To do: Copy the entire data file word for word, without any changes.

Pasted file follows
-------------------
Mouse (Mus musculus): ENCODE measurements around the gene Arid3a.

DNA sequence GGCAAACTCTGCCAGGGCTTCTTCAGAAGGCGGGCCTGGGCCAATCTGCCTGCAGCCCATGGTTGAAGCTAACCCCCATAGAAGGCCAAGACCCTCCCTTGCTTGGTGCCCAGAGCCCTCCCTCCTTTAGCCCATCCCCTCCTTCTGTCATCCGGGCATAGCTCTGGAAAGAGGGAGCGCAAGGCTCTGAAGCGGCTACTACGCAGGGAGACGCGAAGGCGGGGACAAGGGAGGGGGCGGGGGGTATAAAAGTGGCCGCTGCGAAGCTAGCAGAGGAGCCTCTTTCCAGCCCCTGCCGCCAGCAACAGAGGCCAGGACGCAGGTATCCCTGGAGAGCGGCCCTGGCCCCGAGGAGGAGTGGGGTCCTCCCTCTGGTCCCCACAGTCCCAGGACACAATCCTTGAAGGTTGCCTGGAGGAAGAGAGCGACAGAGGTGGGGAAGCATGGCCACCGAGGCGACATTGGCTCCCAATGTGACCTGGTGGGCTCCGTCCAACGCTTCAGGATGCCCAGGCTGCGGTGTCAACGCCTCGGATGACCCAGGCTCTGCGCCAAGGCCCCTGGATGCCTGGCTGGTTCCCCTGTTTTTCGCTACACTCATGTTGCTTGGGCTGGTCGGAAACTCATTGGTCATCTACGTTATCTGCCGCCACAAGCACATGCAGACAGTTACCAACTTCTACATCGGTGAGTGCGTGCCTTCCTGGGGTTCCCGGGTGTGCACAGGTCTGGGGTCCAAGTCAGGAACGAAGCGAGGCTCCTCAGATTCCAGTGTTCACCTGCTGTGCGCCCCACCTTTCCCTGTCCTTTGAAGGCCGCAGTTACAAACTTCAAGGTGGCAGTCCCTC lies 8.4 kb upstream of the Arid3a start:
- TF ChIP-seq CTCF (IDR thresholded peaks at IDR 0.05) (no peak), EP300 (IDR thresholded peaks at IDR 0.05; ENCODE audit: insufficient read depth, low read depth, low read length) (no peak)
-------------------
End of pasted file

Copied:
Mouse (Mus musculus): ENCODE measurements around the gene Arid3a.

DNA sequence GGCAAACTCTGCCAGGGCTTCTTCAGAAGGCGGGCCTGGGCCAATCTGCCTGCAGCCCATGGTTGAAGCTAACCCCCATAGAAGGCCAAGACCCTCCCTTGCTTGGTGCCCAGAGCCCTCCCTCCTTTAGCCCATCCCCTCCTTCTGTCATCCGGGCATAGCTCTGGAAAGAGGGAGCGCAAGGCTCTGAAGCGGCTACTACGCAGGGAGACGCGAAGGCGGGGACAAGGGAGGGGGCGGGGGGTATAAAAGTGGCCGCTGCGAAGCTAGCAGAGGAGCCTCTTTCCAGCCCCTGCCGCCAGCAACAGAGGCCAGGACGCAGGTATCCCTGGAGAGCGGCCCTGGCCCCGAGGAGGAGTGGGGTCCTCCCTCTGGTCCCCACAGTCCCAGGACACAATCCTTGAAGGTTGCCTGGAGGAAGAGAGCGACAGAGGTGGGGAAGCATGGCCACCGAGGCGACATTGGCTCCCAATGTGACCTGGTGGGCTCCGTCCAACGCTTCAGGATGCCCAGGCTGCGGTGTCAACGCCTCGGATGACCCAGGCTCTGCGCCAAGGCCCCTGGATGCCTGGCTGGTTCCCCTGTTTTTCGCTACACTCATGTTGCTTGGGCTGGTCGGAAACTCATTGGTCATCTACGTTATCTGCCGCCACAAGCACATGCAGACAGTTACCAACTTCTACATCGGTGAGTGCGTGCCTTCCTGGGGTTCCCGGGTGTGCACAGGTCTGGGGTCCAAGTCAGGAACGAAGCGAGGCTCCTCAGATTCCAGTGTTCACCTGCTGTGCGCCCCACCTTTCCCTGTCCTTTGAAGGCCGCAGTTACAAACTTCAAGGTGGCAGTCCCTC lies 8.4 kb upstream of the Arid3a start:
- TF ChIP-seq CTCF (IDR thresholded peaks at IDR 0.05) (no peak), EP300 (IDR thresholded peaks at IDR 0.05; ENCODE audit: insufficient read depth, low read depth, low read length) (no peak)